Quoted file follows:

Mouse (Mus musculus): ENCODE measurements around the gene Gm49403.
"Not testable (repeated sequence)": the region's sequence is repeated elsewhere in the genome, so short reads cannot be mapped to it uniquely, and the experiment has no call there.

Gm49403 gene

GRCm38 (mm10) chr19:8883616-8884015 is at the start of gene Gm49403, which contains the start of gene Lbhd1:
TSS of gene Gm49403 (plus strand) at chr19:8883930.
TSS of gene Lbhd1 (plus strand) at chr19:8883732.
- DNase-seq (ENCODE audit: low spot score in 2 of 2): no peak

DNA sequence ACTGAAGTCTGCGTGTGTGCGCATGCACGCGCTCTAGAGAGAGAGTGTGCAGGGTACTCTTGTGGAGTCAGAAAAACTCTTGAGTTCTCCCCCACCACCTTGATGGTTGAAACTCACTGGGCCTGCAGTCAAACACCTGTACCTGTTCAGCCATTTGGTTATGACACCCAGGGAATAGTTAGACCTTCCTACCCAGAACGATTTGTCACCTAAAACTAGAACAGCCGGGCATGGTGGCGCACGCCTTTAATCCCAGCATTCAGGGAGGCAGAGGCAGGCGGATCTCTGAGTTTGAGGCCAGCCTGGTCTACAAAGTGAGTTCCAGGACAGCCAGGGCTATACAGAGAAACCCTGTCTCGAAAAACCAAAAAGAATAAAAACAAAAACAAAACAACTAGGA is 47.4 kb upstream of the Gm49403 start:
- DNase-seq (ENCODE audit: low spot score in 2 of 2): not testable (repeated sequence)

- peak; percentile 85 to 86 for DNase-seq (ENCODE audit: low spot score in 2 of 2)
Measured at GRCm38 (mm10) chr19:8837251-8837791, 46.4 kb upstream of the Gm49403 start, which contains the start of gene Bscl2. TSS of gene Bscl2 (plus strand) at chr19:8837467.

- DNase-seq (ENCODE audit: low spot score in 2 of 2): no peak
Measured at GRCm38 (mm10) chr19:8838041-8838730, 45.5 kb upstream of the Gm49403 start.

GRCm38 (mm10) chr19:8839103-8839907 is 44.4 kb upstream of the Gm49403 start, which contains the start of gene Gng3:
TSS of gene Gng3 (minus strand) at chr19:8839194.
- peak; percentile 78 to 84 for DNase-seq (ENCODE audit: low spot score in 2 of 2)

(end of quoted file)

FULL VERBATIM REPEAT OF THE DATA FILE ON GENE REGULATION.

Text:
Mouse (Mus musculus): ENCODE measurements around the gene Gm49403.
"Not testable (repeated sequence)": the region's sequence is repeated elsewhere in the genome, so short reads cannot be mapped to it uniquely, and the experiment has no call there.

Gm49403 gene

GRCm38 (mm10) chr19:8883616-8884015 is at the start of gene Gm49403, which contains the start of gene Lbhd1:
TSS of gene Gm49403 (plus strand) at chr19:8883930.
TSS of gene Lbhd1 (plus strand) at chr19:8883732.
- DNase-seq (ENCODE audit: low spot score in 2 of 2): no peak

DNA sequence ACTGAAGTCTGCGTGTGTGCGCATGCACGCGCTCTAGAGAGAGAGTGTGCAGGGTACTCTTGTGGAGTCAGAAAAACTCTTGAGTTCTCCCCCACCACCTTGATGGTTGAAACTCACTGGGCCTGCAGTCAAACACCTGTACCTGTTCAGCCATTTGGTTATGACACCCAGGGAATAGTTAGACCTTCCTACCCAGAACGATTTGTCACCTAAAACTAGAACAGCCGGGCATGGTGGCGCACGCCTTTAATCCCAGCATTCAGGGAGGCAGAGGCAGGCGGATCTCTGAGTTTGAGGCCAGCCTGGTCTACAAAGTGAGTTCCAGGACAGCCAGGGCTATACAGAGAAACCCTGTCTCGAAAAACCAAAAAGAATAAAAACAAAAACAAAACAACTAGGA is 47.4 kb upstream of the Gm49403 start:
- DNase-seq (ENCODE audit: low spot score in 2 of 2): not testable (repeated sequence)

- peak; percentile 85 to 86 for DNase-seq (ENCODE audit: low spot score in 2 of 2)
Measured at GRCm38 (mm10) chr19:8837251-8837791, 46.4 kb upstream of the Gm49403 start, which contains the start of gene Bscl2. TSS of gene Bscl2 (plus strand) at chr19:8837467.

- DNase-seq (ENCODE audit: low spot score in 2 of 2): no peak
Measured at GRCm38 (mm10) chr19:8838041-8838730, 45.5 kb upstream of the Gm49403 start.

GRCm38 (mm10) chr19:8839103-8839907 is 44.4 kb upstream of the Gm49403 start, which contains the start of gene Gng3:
TSS of gene Gng3 (minus strand) at chr19:8839194.
- peak; percentile 78 to 84 for DNase-seq (ENCODE audit: low spot score in 2 of 2)